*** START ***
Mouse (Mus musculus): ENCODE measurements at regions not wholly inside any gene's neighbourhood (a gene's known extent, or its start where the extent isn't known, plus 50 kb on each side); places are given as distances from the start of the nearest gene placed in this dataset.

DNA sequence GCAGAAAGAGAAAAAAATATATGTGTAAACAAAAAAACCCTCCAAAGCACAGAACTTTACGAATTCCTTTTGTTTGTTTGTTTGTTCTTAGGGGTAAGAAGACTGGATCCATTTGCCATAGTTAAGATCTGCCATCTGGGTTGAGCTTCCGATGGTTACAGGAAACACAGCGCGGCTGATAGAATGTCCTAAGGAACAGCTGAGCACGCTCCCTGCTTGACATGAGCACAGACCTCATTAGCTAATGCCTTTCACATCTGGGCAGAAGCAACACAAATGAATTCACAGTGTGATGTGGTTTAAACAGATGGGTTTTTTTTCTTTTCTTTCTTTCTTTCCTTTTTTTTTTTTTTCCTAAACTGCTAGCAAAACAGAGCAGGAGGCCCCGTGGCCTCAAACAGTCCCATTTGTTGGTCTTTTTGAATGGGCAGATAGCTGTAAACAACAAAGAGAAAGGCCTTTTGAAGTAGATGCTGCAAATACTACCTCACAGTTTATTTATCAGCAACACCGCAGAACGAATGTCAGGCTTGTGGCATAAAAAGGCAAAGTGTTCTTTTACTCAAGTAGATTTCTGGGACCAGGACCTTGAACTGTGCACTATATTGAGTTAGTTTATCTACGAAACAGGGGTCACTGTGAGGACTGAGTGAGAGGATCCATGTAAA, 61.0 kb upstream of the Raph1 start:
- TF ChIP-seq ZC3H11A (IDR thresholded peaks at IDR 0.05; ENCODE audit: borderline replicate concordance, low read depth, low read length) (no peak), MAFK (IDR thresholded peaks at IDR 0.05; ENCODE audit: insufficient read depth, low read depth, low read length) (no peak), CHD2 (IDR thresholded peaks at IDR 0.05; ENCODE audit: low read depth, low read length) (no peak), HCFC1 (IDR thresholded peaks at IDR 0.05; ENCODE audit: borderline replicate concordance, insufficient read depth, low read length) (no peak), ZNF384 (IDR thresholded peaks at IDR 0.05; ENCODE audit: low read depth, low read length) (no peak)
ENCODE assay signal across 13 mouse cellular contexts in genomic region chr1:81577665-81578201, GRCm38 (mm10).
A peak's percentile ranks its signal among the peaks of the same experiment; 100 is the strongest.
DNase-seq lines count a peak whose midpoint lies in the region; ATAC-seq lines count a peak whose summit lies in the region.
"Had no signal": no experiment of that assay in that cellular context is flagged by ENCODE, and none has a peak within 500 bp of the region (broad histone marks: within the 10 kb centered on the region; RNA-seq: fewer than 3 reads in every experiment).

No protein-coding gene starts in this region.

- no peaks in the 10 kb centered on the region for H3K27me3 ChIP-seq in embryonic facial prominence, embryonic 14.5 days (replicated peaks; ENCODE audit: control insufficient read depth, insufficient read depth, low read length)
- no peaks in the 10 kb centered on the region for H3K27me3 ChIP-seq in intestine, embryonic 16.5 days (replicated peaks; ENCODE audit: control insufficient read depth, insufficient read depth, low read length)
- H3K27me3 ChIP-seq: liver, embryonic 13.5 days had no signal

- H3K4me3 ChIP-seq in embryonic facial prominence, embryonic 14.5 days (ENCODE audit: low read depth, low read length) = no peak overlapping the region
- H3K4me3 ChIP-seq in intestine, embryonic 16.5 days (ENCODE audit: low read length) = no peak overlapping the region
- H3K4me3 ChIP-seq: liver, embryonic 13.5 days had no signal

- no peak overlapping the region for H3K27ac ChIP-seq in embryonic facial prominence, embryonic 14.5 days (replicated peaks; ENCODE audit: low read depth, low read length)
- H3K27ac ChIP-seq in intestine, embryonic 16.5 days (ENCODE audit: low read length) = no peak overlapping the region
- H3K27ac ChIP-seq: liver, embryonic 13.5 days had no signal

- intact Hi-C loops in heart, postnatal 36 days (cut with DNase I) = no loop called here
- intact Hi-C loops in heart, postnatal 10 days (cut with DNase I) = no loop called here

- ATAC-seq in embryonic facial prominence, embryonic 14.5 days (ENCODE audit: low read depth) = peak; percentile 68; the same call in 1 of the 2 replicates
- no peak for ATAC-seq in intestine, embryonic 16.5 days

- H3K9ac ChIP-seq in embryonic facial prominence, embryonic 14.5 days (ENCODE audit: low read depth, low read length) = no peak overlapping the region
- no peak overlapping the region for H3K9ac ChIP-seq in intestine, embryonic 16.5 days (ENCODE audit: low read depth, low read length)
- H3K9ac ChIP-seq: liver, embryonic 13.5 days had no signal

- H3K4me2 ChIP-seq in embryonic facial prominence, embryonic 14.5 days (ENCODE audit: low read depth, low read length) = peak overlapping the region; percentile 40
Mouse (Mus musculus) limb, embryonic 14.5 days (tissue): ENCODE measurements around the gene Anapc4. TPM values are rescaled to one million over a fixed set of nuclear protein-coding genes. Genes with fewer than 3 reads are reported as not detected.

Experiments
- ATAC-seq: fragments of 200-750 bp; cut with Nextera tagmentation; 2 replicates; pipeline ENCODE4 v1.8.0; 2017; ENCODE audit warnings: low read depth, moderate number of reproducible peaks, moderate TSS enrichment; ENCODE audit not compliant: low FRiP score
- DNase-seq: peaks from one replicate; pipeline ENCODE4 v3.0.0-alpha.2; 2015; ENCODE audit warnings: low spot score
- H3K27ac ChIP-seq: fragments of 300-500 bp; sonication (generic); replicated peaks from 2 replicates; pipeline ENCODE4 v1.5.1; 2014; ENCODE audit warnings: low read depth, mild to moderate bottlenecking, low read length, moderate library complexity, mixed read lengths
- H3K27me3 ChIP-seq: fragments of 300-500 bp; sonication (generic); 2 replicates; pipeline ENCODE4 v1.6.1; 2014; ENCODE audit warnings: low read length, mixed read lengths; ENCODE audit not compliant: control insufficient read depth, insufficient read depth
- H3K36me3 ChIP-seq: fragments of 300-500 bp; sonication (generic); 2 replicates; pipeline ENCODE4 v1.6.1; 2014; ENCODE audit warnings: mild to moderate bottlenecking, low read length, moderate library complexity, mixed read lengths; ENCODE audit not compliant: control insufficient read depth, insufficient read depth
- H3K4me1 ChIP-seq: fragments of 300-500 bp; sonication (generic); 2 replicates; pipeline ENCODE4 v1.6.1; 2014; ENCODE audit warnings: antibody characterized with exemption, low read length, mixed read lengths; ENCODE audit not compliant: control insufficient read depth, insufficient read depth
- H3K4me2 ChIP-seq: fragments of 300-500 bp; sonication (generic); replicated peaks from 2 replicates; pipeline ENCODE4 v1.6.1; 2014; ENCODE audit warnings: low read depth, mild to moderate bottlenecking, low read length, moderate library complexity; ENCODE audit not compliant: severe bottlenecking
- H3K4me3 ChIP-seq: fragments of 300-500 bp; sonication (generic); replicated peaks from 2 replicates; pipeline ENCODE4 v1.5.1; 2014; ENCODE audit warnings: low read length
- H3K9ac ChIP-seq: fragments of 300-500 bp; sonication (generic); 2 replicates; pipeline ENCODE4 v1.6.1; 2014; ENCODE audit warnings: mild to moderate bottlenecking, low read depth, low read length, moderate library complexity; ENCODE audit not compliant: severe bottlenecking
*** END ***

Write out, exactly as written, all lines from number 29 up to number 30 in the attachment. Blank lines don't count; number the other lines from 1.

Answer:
- DNase-seq: peaks from one replicate; pipeline ENCODE4 v3.0.0-alpha.2; 2015; ENCODE audit warnings: low spot score
- H3K27ac ChIP-seq: fragments of 300-500 bp; sonication (generic); replicated peaks from 2 replicates; pipeline ENCODE4 v1.5.1; 2014; ENCODE audit warnings: low read depth, mild to moderate bottlenecking, low read length, moderate library complexity, mixed read lengths